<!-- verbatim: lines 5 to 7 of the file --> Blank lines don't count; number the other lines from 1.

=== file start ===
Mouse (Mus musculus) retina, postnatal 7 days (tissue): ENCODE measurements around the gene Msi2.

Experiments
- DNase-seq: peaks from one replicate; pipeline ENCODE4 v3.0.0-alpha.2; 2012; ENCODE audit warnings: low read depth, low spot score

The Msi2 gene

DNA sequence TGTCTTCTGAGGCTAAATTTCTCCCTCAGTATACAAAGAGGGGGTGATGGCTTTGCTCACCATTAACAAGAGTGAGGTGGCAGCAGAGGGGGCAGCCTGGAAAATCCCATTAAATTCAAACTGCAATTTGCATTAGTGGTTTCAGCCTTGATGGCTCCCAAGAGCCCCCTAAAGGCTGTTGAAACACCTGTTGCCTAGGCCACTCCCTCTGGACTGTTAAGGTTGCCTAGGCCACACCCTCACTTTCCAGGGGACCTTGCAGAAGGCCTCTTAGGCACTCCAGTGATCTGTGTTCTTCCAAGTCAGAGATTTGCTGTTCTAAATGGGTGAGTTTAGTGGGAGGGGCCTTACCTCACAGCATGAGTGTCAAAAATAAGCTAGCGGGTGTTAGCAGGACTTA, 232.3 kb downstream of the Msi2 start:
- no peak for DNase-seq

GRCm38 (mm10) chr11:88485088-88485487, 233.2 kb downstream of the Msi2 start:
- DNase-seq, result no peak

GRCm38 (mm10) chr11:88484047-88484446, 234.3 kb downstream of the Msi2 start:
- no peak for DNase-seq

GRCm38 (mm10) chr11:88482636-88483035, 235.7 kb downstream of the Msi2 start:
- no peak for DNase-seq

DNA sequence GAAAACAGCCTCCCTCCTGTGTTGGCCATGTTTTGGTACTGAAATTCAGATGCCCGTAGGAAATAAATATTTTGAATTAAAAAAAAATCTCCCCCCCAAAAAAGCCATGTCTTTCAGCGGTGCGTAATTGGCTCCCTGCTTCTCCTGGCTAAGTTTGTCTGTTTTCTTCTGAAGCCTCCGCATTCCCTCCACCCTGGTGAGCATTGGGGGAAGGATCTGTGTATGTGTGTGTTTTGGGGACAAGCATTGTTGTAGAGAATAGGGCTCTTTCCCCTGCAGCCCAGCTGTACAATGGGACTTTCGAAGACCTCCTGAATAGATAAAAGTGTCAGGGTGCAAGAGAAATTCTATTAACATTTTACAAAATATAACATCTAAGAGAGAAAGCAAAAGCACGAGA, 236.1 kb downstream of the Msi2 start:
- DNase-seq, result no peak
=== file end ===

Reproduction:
DNA sequence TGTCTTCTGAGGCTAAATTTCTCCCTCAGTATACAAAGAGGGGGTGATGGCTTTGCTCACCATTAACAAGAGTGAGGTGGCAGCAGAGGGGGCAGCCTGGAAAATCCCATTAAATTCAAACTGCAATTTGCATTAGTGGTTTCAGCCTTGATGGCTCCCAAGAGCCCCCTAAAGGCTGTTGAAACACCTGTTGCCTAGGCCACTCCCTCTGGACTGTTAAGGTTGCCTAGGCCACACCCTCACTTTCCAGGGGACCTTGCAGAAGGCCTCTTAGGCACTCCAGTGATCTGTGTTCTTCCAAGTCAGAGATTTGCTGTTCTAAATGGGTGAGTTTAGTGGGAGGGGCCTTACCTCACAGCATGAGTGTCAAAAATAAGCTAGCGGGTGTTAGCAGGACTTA, 232.3 kb downstream of the Msi2 start:
- no peak for DNase-seq

GRCm38 (mm10) chr11:88485088-88485487, 233.2 kb downstream of the Msi2 start: